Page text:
Wednesday, August 22, 2012


I worked unpaid on a feature film once.

It was an excellent experience and I walked away with a film credit for my trouble too. The film got a theatrical release as well, which was even more exciting.

For anyone looking to get experience working on a feature, I would recommend it.

But beware. There are predators out there.

Wolves who offer things like "exposure" and a "foot in the door", when really they are simply looking to exploit people desperate for a break in the competitive film industry.

It's dangerous mixing predators with the desperate.

I had the chance to see this predatory behaviour up close in the last week. Essential Media, a big company currently producing the feature 'Saving Mr Banks', starring Tom Hanks and Emma Thompson, put up a notice on the Facebook page of my old film school. It read:

'We're looking for an unpaid intern to assist while our office manager takes 4 weeks of annual leave. I wondered if any of your students might be interested? 

It would be answering phones and arranging travel and couriers but it's also a foot in the door, the opportunity to see how the business works and to make some great contacts. There would also be some fun and creative jobs like designing DVD slicks and whatever skills the person has to offer. It could also lead to more interesting roles on future productions.


Associate Producer
Essential Media and Entertainment'

Now, I'll be honest I wrote a pretty scathing reply to this. Something to the effect of: 'Dear Essential Media, making your coffee and answering your phones is not an internship. Spend $300 less on coke for your Christmas party and pay these hard working students for taking on the role as your receptionist.'

That's not verbatim, but you get the idea.

Somebody administering the film school's Facebook page must have felt my reply was too scathing, however, and they removed the comment.

So I commented again.

This time it was a little more reserved.

'My original comment got deleted, so I will keep this one simple - what they are suggesting is not legal. Filling in as an employee is not an 'internship'. An internship is something specific under employment law where a person can expect to get training or experience, not just fill in as your receptionist so you can not pay a desperate film student looking for a break:'

At this point, someone responded with an 'Are you serious?'

To which I gave my final comment:

'100% serious. I have worked unpaid on a feature, but I received actual training on a feature and a feature credit out of it. That's an unpaid internship. This one is calling itself an unpaid internship, but really you are just working as a receptionist for free. I want to make sure the SFS students know the difference and don't get exploited.'

And that sums it up, really. People deserve better than to have their dreams dangled in front of them so that someone else can get slave labour.

It's just wrong.

And I am not the lone voice on this.

Right now in the USA, Fox Searchlight Pictures is facing off against a lawsuit regarding unpaid interns.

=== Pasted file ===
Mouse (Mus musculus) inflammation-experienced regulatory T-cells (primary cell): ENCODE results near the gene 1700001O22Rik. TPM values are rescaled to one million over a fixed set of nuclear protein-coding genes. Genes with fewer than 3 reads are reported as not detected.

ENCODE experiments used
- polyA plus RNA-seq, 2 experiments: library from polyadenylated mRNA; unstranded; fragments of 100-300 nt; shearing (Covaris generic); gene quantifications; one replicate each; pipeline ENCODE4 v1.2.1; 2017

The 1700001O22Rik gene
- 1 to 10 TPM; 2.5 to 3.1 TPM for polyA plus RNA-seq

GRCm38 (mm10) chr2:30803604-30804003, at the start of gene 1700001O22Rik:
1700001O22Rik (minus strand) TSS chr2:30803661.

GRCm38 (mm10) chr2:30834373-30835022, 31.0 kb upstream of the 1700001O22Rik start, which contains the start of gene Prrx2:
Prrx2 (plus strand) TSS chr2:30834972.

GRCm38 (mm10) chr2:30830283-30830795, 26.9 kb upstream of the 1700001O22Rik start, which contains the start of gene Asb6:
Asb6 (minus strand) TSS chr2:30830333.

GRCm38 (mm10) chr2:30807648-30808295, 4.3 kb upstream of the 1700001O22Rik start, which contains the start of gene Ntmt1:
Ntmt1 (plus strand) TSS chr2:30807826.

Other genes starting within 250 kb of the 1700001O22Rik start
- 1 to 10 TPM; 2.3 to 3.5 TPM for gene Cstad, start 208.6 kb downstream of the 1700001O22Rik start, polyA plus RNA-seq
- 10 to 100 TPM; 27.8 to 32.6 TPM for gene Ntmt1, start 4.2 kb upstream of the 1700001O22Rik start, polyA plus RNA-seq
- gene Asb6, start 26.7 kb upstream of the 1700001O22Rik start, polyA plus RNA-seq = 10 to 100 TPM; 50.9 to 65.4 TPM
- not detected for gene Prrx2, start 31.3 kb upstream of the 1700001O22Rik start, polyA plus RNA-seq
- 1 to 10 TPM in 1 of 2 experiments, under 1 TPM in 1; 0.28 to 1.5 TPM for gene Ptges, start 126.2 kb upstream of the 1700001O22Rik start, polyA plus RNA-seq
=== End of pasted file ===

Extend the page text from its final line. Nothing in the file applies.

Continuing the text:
In 2009, the two interns worked on the smash hit film 'Black Swan', but claim that, instead of receiving experience in entry level film production, they were allegedly simply told to make coffee, answer phones and occasionally do some janitorial work (i.e. cleaning and taking out garbage). They are now suing Fox to argue that, for this sort of work where they were not learning anything, they should have been paid a wage instead.

The lawsuit started in October 2011. Now, just in the last few days, the suit has added more plaintiffs: a "corporate intern" at Fox and a "production intern" who worked on "(500) Days Of Summer". These new plaintiffs are alleging that they too were promised a learning experience, but instead were simply used as unpaid labour to replace paid staff positions.

Collectively, these interns have finally said enough is enough and ignited a debate on the long running practice of unpaid internships in the film industry.

But while some might think the interns taking a stand is courageous, they are not without their detractors.

Since scratching the surface on this issue, it has been suggested to me that this case is an example of the 'new generation's' greed, wanting to avoid paying their dues and not willing to put in the hard work.

I completely disagree.

If you agreed to teach an aspiring filmmaker something, anything, valuable about film production to fast-track their career, do you really think they would refuse to answer a phone or make a coffee? Do you really think they would sue you for making them take out some trash when they were mostly learning on a production what would take years to learn in film school?

Of course not.

But if you promise someone an ice-cream and they get a slap in the face instead, they are bound to be upset.

Now, my colleagues have worried out loud about me writing this newsletter on an active and seemingly powerful production company. They think it could be a career limiting move.

And, in a way, that is exactly why I wrote it.

There are real unpaid internships out there. Valuable experiences that I completely support, offered by the likes of excellent Australian Producers like Jenny Day, or the Australian Distribution guru John L Simpson.

Then there are 'internships' like those offered by Essential Media. Thinly veiled slave labour.

Pointing this out so that aspiring filmmakers, chasing their dreams, don't get exploited shouldn't be considered a revolutionary act.

It's just the truth.

These companies know they are not doing the right thing.

How do I know?

Because actions speak louder than words.

No one has admitted anything, but...

...Fox now pays its interns $8 an hour.

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